Arts / Science / Startups

Artist Bradley Pitts wraps up residency at Pioneer Works

Combine aerospace and visual arts training and you get Pitts' brand of tech-heavy art: projects that explore our relationship with outer space.

Bradley Pitts, at Pioneer Works. (Photo by Brady Dale)

Bradley Pitts work is so widely interdisciplinary that he doesn’t even really know how much of it works. It’s hard to pin down his work to a genre, but it usually involves some sort of machine. While he knows engineering, he needs technical collaborators to get most of his pieces completed.

We first met Pitts at TWO5SIX downtown, the video game and culture conference. We later sat down with him at Pioneer Works, in Red Hook. His recent residency there ended in May.

Pitts told us that he’s gotten good at coming up with concepts and finding the people who can help him execute them, technically. His work is very technical.

Pitts trained in aerospace at MIT, as well as in the visual arts. This means he speaks engineering — a language that reinforces a certain stubbornness about how he wants his work to come out.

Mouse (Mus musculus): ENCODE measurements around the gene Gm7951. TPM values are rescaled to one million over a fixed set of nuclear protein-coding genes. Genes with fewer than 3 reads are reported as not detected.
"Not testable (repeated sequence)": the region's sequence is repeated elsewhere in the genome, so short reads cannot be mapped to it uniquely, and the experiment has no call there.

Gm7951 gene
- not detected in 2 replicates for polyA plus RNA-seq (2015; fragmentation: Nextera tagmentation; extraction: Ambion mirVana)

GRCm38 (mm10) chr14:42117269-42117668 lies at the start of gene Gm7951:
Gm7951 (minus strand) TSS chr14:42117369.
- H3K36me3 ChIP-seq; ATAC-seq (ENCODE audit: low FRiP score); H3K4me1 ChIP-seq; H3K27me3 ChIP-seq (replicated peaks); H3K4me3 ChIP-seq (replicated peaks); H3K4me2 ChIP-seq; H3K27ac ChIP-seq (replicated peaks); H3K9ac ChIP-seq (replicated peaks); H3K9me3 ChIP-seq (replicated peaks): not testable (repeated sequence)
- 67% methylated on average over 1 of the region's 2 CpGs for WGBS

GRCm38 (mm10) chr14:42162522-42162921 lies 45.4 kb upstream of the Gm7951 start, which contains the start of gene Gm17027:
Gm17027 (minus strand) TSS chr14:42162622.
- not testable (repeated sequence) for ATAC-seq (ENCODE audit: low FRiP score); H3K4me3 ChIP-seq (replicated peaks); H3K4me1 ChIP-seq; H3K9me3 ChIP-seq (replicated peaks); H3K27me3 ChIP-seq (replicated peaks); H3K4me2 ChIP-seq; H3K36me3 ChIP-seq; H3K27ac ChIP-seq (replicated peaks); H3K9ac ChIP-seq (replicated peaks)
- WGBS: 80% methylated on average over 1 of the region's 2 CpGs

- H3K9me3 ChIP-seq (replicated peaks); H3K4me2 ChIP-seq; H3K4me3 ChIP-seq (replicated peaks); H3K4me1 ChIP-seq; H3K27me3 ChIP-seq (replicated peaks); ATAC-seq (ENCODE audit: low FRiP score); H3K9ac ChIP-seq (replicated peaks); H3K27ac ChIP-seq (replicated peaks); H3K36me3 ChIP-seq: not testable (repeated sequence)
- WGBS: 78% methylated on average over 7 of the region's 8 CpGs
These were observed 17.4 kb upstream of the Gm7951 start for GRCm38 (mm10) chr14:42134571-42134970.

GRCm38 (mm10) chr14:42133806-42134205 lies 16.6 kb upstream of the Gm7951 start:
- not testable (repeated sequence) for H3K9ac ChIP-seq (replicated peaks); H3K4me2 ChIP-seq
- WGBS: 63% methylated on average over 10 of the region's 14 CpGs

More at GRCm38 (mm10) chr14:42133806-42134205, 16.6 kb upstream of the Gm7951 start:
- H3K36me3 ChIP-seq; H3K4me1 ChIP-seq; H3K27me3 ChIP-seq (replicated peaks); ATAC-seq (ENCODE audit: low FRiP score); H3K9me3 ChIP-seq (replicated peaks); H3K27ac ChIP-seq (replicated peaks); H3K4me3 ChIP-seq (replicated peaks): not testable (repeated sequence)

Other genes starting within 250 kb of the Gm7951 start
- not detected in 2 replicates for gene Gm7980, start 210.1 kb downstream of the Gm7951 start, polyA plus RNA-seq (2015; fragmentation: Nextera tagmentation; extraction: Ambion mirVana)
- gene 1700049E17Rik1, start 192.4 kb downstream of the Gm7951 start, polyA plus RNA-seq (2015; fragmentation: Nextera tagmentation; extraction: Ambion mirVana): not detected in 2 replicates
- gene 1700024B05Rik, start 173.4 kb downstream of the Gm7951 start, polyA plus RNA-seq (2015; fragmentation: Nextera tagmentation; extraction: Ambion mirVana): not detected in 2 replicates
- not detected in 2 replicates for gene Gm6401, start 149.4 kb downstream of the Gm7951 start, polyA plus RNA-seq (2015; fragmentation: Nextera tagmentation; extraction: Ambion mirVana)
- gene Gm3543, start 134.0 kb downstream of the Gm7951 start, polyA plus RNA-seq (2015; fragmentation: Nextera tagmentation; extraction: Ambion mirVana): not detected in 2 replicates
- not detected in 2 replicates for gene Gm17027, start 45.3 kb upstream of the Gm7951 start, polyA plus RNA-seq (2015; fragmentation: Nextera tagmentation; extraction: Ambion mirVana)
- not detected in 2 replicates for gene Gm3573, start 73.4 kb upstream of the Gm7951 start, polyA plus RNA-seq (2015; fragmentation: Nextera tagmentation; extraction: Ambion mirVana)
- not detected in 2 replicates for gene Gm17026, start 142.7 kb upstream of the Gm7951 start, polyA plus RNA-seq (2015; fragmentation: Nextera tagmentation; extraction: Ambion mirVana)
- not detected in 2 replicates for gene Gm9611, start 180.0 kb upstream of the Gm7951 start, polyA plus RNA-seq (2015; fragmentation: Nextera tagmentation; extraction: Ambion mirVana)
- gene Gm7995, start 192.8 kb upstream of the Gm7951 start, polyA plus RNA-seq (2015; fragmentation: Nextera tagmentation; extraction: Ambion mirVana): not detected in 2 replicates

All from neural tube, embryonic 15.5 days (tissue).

“We went to the moon,” he said, “so don’t tell me that lighting this installation is impossible.”

Outer space is a major theme in Pitts’ work. “I restore science and technology to a place where they can be used to investigate philosophical questions and subjective realities,” he writes in his artist statement.

“By looking at what we do in space, it says a lot about our values,” Pitts told us.

Every trip humans have taken to space has been about gathering data, he explains. As private space travel lifts off, it will no longer be about data acquisition. Pitts is interested in how humans understand and express value in emptiness.

His thinking about space is also more terrestrial. One piece of aerospace artwork in development is an elaborate flight simulator. The work is tentatively called “IL-76MDK Simulator.” Its many monitors show the view from the plane in every possible direction. The photo below is just the screens that show the view from the cockpit and below.

Flight simulator installation

Views from a virtual airplane

Another project, The Darkness In Between, takes advantage of the digital flexibility of LED lights.

With his Yearlight Calendar, Pitts has designed a print that he can adapt for any place on Earth. The white bands in the picture below represent full daylight. The colors at the edges show liminal daylight, or when it appears dark but there’s still too much light for astronomers. The thin white band shows when the moon is above that part of the earth.

Calender illustrating relative levels of daylight in New York City

The Yearlight Calendar, detail.

You can get a Yearlight Calendar here.

The second floor of Pioneer Works from the third

The second floor of the Pioneer Works, from the third.

Companies: Pioneer Works
Series: Brooklyn

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